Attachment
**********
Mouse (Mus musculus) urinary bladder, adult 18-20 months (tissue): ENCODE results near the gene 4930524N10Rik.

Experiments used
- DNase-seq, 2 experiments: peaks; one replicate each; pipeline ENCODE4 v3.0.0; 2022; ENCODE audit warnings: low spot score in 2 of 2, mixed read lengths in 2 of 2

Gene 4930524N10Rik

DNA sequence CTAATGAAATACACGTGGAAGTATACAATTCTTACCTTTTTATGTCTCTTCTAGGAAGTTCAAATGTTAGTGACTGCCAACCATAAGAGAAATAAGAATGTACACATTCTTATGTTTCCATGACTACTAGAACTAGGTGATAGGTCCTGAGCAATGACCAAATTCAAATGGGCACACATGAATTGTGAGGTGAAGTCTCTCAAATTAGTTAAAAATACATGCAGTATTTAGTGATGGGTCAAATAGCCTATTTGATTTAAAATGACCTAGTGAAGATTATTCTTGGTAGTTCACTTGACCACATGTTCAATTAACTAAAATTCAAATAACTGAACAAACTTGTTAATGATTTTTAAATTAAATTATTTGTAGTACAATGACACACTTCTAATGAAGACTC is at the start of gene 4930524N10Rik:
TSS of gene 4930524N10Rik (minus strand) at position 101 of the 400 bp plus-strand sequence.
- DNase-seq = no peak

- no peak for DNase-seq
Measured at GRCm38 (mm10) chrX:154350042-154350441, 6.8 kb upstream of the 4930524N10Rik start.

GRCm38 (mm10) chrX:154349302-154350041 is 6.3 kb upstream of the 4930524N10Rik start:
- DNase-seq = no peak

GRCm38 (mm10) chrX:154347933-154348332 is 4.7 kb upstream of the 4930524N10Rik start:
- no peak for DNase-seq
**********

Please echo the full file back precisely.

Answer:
Mouse (Mus musculus) urinary bladder, adult 18-20 months (tissue): ENCODE results near the gene 4930524N10Rik.

Experiments used
- DNase-seq, 2 experiments: peaks; one replicate each; pipeline ENCODE4 v3.0.0; 2022; ENCODE audit warnings: low spot score in 2 of 2, mixed read lengths in 2 of 2

Gene 4930524N10Rik

DNA sequence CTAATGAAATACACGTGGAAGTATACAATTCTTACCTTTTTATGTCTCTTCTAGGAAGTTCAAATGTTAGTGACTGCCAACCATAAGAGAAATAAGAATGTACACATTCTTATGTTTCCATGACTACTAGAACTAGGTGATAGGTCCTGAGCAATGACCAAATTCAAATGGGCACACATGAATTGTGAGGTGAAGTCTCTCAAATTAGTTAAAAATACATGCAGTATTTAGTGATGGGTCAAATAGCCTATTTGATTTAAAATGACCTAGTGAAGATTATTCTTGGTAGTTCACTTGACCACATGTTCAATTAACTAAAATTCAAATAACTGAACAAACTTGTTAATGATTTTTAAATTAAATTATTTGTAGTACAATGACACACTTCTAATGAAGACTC is at the start of gene 4930524N10Rik:
TSS of gene 4930524N10Rik (minus strand) at position 101 of the 400 bp plus-strand sequence.
- DNase-seq = no peak

- no peak for DNase-seq
Measured at GRCm38 (mm10) chrX:154350042-154350441, 6.8 kb upstream of the 4930524N10Rik start.

GRCm38 (mm10) chrX:154349302-154350041 is 6.3 kb upstream of the 4930524N10Rik start:
- DNase-seq = no peak

GRCm38 (mm10) chrX:154347933-154348332 is 4.7 kb upstream of the 4930524N10Rik start:
- no peak for DNase-seq